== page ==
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Old 09-26-2013, 07:53 AM   #15
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If the new RV has a residential fridge, it will be electric only, and will be powered off a separate set of batteries by an inverter, when not on shore power.
Joe
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Old 09-26-2013, 07:57 AM   #16
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Originally Posted by RTinVa View Post
I will learn more about this unit which has a full size residential fridge and freezer.....
That's a whole different ballgame than what has been discussed!

Propane isn't an option for you. A residential fridge operates on 120VAC, so you'll either have to run a generator or have sufficient inverter and coach battery capacity to operate when towing. It has to see 120VAC.

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Old 09-26-2013, 11:20 PM   #17
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So it's ok to keep the frig. funning on gas as you tow it down the road. Newbie here, so forgive my ignorance.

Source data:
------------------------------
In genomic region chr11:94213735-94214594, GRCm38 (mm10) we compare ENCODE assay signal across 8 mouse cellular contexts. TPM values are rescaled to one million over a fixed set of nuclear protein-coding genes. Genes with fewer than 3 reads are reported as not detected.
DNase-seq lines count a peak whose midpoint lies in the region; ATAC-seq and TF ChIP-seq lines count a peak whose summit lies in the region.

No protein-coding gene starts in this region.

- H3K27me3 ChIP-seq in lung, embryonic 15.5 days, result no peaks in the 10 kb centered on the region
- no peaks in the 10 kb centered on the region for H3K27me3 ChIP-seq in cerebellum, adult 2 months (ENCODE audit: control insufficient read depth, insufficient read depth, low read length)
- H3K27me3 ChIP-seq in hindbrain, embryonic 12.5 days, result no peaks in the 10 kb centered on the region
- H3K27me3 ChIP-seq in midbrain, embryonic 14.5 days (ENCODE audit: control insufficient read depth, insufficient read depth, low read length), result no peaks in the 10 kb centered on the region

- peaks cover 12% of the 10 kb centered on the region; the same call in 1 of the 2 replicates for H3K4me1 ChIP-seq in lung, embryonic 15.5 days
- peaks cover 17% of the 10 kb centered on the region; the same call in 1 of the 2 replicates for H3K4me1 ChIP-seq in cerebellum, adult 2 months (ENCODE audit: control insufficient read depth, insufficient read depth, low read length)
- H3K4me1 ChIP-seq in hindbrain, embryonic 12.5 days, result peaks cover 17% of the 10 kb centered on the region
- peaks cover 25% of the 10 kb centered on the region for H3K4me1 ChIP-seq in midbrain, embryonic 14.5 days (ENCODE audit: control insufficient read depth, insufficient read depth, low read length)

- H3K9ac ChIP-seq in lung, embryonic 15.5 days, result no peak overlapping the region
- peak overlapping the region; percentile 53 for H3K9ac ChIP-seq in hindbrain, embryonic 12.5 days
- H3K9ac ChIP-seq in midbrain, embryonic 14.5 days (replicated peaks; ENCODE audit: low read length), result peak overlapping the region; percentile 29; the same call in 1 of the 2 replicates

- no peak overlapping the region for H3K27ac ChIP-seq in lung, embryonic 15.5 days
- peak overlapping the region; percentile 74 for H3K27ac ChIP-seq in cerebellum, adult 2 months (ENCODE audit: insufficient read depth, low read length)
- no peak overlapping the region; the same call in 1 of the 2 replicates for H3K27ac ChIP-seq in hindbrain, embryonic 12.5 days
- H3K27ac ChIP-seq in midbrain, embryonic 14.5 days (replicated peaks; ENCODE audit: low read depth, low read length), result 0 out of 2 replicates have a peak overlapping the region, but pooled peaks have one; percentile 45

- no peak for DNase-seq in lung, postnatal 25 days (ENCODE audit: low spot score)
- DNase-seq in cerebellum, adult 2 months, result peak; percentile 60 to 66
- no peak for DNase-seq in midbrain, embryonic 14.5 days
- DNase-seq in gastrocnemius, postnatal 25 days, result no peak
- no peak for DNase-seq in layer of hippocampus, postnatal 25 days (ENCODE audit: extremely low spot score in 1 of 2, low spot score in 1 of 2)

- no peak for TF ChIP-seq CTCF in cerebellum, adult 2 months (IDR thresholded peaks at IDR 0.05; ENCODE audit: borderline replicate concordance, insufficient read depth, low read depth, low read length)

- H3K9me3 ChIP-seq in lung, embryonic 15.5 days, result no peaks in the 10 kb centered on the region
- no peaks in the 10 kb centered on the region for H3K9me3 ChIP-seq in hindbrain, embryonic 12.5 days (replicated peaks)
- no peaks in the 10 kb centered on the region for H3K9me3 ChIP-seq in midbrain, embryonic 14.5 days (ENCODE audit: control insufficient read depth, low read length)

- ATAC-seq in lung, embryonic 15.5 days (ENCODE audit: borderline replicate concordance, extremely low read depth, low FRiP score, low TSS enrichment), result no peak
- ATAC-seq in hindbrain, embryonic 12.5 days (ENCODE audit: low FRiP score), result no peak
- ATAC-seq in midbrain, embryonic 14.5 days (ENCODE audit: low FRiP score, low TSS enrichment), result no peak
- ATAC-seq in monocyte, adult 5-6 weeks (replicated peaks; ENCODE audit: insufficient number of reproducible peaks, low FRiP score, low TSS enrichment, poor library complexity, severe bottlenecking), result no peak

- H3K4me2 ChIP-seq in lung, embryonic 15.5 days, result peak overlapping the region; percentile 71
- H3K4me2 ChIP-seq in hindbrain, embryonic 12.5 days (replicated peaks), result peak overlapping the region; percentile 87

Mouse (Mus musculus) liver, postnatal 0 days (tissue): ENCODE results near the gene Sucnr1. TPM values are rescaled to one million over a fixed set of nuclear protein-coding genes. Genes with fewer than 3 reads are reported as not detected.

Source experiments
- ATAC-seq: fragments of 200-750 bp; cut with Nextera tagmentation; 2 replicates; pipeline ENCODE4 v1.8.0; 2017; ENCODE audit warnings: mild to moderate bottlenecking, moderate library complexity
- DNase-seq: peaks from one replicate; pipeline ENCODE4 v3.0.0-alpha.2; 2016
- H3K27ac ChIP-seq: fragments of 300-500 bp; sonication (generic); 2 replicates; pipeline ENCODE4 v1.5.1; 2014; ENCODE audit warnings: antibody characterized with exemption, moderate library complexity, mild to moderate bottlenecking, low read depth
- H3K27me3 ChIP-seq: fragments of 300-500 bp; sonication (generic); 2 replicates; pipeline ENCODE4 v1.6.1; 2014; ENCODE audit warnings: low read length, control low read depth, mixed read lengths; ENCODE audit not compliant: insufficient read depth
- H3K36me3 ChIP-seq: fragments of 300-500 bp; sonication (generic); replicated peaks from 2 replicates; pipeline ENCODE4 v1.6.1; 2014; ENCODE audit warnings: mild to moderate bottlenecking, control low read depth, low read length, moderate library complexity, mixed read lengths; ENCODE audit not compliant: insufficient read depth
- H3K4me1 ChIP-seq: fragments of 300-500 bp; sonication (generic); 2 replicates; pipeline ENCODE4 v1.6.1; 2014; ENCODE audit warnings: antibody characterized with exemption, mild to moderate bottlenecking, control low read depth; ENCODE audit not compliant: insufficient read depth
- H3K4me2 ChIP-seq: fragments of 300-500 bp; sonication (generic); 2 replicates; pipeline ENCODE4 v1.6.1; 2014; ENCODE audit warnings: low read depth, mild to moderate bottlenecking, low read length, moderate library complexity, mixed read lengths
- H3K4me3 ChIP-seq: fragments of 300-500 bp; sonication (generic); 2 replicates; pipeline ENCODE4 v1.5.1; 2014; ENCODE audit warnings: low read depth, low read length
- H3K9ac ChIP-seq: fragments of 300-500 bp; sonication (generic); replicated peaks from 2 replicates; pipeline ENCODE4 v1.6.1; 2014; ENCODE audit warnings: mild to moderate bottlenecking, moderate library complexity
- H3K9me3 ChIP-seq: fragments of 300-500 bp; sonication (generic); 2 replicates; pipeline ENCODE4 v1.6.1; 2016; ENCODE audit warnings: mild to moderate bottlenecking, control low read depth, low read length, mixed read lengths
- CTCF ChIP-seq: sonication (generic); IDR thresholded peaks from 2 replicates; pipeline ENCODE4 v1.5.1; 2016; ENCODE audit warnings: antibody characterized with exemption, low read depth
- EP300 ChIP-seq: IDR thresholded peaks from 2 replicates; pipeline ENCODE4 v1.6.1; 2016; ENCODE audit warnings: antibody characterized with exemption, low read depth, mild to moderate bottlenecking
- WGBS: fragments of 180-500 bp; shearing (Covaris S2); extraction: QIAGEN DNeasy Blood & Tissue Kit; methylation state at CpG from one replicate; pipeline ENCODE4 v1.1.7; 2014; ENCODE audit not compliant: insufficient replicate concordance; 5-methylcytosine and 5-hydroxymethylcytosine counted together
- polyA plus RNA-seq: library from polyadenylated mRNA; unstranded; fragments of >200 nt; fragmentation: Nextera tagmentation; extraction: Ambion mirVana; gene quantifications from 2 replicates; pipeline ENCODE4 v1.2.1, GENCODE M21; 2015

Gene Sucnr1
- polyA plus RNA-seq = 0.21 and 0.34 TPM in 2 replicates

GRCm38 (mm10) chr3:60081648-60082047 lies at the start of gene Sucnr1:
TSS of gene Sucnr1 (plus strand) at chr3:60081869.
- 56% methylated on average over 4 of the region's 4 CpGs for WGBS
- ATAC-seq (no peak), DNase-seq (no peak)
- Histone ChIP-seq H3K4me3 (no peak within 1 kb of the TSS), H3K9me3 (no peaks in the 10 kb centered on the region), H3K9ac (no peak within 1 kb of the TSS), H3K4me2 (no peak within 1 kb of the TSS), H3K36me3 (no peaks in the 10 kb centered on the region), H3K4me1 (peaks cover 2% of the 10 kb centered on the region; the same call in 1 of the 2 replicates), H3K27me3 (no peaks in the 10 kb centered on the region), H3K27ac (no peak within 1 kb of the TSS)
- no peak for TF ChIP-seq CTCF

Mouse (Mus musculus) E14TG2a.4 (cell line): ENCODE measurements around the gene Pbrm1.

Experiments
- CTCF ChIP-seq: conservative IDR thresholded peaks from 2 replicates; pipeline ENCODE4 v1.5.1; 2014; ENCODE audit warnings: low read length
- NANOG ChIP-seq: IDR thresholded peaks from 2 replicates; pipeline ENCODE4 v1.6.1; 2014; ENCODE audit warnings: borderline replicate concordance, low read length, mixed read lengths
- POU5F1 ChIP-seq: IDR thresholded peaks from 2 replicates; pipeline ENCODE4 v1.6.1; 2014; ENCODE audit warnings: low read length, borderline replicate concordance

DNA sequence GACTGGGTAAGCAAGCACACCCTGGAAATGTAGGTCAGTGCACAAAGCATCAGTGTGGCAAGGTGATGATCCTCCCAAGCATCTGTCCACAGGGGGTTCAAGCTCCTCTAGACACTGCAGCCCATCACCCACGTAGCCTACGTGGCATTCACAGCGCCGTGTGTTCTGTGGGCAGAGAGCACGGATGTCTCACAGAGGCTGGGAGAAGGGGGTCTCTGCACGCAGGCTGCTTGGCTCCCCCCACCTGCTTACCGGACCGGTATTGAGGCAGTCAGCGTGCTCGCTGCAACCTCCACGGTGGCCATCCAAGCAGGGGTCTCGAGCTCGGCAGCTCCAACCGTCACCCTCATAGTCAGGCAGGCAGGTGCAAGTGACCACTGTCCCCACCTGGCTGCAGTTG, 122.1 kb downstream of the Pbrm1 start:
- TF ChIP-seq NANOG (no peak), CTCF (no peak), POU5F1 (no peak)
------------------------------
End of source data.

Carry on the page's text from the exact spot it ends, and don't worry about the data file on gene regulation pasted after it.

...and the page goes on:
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Old 09-27-2013, 04:32 AM   #18
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I've towed with the fridge running on propane for the past 20+ years. Modern RV propane systems are protected by excess flow valves in case of a line rupture. The choice for me is propane or ptomaine.

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Old 09-27-2013, 05:07 PM   #19
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While towing our travel trailer does the fridge run off the battery of the truck or does the LP need to be on to keep it cold and running?
Your refrigerator may run on 12 VDC, propane, or 110 VAC. Or it may run on propane, or 110 VAC only (even though, like the heater, 12 VDC is still required for the controls and fans), or, if it is a residential refrigerator, it will run only on 110 VAC (supplied by power pole or inverter).

If you look at the top front, you'll see a control panel. It will list the different methods of operation available and show, with an indicator lamp, which mode it is currently on.
There is a switch that allows you to manually choose which power source to use, or you can select automatic.

Additionally, any 12 VDC requirements are supplied by the camper, and not by the truck. Depending on your tow vehicle, your truck may not charge the camper battery at all. Fords generally have a charging circuit for the trailer, while GM products do not.
Generally speaking, if you have a propane capable fridge, that would be the preferred method of running the unit while on the road.

@TXiceman, my full size twin door Norcold is a three way. Of course, it was built in 1988...

@Jim, yes, it's ok to keep the fridge running on the road.

Hope this helps.
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